Discussion in 'Computers, Hardware, and Operating Systems' started by N3DT, Jan 11, 2018.
Why not ?
W7 OEM is tied to the mother board. It can only be replaced for the same kind of motherboard because of faults. It's in the contract with the OEM version. I could certainly do it, but they would most likely catch me and deactivate me off after a few updates and I'd have a non legitimate version of windows. Look at just about any computer made by Dell, HP, etc, they are almost all OEM versions. The full versions cost more up front.
The full retail version can be transferred between owners and any single computer.
Trying to install Win 7 on a replacement MoBo other than the original would most likely get stalled at the activation stage. No activation, the machine is "bricked" after 30 days. I'm having the same problem with an IBM "ThinkPad." I had to replace the Hard drive, and the original IBM "Restore disks" are NOT recognized by Microshaft when I try to activate. Just before that, I had to replace the hard drive in a Compaq V2000 laptop, and it restored and activated from the restore disks. go figure!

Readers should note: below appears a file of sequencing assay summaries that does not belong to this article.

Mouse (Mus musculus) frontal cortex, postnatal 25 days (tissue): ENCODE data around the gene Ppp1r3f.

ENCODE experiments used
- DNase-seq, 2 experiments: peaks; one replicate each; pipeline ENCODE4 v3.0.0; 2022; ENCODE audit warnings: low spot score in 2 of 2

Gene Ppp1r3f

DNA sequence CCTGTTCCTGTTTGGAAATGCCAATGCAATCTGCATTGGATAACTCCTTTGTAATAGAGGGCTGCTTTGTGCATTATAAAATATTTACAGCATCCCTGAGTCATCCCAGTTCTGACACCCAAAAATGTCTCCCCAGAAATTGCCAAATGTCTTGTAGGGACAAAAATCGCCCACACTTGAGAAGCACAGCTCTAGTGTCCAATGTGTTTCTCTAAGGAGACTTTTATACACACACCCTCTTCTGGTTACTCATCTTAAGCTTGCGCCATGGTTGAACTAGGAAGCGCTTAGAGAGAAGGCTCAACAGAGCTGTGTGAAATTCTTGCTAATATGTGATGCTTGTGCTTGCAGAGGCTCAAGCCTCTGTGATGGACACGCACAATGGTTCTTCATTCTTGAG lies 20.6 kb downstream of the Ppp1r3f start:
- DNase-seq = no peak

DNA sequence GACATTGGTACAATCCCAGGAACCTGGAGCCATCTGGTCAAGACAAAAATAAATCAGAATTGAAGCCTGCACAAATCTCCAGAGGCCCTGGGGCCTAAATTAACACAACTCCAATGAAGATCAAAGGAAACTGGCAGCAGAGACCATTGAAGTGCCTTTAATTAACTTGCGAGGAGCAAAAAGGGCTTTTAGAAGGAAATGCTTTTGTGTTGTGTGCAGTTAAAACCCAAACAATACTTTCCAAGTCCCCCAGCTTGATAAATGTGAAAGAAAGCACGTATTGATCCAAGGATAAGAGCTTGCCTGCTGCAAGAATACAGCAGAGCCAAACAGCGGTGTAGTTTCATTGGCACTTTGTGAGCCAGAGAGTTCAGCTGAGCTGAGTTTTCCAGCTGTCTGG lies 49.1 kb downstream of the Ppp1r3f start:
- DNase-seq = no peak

I found a later model HP machine in the roadside garbage. HD was kaput. I bought a new HD and a $6.95 Win7 restore disk on ebay.
It has been operating perfectly for a year now.
Not a recommendation but just saying that it CAN work.
HD is one thing. MoBo is another. I think I'm just going to try to keep this one going for another year or so and keep my eye out for some deal, but at some point I'll have to do something. Maybe give up on computers by then.
You should look into building your own install DVD.
It is not that hard with directions from the internet.
Do you have your original OEM install disks and key ?
That's why I was looking for the full version of W7, I was thinking about a MoBo upgrade. I have the legit OEM discs and key and if I change the MoBo, I 'can't' use the OEM version. I know some have gotten away with it, but if I don't I'm out of luck. Read about it at MS or on the W7 board. I'm willing to pay some for a full Retail version of W7 with the key. Undoubtedly a lot of them have been thrown out, but most of them are the OEM version. The retail versions are legitimately transferable between single computers and people. So if I could find someone that had a dead Retail W7 computer that died, I'd be willing to buy the discs and key.
If you're willing to pay the price.
That's too much for me.